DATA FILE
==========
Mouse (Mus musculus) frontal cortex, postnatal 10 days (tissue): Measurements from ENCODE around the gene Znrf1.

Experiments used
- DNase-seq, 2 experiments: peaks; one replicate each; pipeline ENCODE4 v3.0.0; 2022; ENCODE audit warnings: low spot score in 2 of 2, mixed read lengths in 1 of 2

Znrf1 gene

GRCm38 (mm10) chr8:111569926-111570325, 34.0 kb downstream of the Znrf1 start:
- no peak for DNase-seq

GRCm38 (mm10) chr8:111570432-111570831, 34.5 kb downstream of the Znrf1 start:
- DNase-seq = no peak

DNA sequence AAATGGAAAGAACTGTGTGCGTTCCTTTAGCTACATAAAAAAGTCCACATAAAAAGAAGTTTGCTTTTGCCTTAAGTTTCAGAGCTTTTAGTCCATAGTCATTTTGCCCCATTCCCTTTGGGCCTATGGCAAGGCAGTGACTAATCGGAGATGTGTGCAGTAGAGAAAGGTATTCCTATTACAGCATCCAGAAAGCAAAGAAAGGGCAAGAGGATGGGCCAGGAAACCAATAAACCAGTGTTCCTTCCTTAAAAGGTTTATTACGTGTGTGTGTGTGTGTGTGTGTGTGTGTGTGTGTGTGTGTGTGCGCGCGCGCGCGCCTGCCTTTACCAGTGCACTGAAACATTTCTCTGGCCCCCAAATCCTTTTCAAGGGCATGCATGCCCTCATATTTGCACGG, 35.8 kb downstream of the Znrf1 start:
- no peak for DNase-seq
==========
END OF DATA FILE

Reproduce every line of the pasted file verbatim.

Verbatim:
Mouse (Mus musculus) frontal cortex, postnatal 10 days (tissue): Measurements from ENCODE around the gene Znrf1.

Experiments used
- DNase-seq, 2 experiments: peaks; one replicate each; pipeline ENCODE4 v3.0.0; 2022; ENCODE audit warnings: low spot score in 2 of 2, mixed read lengths in 1 of 2

Znrf1 gene

GRCm38 (mm10) chr8:111569926-111570325, 34.0 kb downstream of the Znrf1 start:
- no peak for DNase-seq

GRCm38 (mm10) chr8:111570432-111570831, 34.5 kb downstream of the Znrf1 start:
- DNase-seq = no peak

DNA sequence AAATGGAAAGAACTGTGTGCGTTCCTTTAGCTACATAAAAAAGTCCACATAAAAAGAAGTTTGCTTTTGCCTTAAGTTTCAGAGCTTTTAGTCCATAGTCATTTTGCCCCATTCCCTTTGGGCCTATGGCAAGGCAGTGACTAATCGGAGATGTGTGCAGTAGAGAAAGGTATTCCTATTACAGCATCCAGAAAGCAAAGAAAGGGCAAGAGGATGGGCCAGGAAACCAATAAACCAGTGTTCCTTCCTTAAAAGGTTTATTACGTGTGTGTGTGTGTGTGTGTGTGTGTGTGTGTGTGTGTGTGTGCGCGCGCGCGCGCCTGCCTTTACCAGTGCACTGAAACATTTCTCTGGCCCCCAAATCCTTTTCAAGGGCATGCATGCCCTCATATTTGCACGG, 35.8 kb downstream of the Znrf1 start:
- no peak for DNase-seq